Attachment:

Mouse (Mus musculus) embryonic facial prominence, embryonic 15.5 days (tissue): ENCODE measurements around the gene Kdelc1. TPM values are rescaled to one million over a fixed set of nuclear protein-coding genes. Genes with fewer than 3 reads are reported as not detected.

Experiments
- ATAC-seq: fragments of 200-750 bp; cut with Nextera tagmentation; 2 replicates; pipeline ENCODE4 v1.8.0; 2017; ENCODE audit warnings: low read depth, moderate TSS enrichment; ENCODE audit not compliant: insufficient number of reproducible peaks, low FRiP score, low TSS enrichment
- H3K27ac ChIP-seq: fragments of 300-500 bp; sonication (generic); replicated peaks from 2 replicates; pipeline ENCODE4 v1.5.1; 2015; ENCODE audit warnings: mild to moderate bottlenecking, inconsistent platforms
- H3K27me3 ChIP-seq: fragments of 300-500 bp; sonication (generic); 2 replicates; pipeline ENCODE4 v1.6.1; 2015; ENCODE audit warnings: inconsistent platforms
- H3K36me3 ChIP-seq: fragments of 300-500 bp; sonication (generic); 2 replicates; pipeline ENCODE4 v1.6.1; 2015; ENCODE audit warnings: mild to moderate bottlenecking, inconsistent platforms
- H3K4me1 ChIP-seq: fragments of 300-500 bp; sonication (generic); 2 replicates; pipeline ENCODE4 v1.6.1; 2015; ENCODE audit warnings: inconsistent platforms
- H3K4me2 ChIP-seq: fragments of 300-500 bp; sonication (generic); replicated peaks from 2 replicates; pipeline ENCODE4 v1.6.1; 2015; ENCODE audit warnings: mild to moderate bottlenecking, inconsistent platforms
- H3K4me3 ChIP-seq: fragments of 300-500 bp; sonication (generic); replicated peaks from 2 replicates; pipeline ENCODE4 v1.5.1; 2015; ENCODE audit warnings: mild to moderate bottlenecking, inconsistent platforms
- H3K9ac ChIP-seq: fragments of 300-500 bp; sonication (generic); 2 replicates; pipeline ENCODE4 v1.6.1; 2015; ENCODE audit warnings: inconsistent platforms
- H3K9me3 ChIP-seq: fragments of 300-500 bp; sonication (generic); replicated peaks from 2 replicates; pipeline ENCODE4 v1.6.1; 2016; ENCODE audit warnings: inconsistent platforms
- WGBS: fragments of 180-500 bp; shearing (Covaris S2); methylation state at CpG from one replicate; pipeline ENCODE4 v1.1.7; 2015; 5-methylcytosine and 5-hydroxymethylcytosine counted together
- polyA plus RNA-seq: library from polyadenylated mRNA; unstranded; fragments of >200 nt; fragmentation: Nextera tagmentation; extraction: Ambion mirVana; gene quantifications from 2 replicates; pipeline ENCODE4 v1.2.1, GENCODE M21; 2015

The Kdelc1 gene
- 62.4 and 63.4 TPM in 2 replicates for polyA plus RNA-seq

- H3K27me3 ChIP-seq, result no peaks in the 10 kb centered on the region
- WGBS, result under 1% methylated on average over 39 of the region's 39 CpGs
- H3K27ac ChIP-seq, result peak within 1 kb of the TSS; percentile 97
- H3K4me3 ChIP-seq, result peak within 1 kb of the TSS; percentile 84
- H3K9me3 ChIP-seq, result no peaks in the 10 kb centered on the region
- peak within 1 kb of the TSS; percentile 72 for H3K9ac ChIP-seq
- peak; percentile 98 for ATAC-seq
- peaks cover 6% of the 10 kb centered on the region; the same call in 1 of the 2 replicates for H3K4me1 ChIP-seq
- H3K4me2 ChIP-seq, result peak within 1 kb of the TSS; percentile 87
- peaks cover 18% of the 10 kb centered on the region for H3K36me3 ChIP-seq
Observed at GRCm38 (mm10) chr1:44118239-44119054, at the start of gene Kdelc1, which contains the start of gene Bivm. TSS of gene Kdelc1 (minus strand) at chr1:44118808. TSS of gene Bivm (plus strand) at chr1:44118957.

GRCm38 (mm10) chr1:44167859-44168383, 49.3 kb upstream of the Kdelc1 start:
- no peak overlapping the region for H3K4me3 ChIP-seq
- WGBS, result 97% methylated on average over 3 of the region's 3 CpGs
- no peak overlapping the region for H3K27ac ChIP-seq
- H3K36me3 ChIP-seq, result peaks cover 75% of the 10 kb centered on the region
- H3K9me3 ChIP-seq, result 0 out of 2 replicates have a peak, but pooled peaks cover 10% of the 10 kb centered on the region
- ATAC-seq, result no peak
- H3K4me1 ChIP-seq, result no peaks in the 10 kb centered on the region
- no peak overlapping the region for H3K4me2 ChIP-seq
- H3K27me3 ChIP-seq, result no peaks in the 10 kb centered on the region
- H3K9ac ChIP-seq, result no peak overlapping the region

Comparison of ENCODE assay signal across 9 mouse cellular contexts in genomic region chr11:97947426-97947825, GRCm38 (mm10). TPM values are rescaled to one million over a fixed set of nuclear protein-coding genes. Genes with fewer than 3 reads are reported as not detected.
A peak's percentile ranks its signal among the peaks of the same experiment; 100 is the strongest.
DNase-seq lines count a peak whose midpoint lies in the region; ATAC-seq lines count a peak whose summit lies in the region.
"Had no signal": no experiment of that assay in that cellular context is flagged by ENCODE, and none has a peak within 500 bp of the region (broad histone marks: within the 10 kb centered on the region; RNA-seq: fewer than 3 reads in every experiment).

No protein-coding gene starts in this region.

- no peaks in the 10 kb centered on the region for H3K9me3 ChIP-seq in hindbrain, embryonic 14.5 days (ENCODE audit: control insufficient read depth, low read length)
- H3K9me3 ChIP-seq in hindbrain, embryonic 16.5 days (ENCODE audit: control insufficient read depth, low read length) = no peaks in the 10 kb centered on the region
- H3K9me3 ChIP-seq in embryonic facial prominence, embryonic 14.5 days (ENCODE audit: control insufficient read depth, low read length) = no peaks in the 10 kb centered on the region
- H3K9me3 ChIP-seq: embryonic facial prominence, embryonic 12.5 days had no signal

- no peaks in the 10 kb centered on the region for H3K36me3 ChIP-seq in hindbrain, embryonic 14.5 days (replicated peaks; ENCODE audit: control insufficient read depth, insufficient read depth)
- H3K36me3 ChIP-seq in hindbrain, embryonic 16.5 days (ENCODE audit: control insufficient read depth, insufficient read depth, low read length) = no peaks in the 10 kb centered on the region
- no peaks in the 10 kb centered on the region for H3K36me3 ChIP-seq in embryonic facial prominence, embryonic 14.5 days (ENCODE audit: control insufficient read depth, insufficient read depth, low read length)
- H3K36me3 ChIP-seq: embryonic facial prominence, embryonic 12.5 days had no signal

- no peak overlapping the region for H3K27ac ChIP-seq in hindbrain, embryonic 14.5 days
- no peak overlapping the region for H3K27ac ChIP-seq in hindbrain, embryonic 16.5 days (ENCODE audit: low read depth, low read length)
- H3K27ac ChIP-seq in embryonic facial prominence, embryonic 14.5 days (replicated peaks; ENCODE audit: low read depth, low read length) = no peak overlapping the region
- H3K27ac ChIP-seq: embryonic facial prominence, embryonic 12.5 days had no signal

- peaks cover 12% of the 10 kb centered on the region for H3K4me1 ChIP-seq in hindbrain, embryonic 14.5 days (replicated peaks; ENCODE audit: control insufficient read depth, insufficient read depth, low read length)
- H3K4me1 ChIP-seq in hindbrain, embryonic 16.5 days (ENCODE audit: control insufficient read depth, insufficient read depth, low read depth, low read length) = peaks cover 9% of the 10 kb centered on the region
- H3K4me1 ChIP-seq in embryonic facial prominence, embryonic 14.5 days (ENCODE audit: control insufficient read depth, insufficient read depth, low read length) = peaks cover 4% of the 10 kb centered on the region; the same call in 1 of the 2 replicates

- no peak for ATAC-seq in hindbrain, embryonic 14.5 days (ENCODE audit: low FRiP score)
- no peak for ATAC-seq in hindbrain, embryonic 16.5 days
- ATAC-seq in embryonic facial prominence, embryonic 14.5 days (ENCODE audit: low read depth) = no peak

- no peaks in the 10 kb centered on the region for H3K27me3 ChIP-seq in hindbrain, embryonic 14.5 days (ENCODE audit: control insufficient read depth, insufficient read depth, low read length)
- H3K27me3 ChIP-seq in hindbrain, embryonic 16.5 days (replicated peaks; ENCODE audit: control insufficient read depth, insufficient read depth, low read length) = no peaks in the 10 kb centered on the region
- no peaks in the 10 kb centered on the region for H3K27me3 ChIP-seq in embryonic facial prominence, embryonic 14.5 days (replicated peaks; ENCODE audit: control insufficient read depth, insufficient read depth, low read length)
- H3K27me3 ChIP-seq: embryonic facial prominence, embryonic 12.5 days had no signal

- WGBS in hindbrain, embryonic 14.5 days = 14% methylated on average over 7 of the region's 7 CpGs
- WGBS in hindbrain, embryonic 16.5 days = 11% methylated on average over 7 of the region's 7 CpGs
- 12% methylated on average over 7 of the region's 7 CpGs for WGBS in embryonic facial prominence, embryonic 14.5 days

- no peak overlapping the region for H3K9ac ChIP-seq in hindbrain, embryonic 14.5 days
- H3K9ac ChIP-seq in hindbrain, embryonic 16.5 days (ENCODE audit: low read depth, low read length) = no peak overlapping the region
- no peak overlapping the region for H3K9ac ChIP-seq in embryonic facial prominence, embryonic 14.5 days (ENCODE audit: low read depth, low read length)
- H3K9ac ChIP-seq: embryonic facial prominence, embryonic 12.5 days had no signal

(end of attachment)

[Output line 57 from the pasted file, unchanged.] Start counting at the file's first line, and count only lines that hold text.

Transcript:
- H3K4me1 ChIP-seq in embryonic facial prominence, embryonic 14.5 days (ENCODE audit: control insufficient read depth, insufficient read depth, low read length) = peaks cover 4% of the 10 kb centered on the region; the same call in 1 of the 2 replicates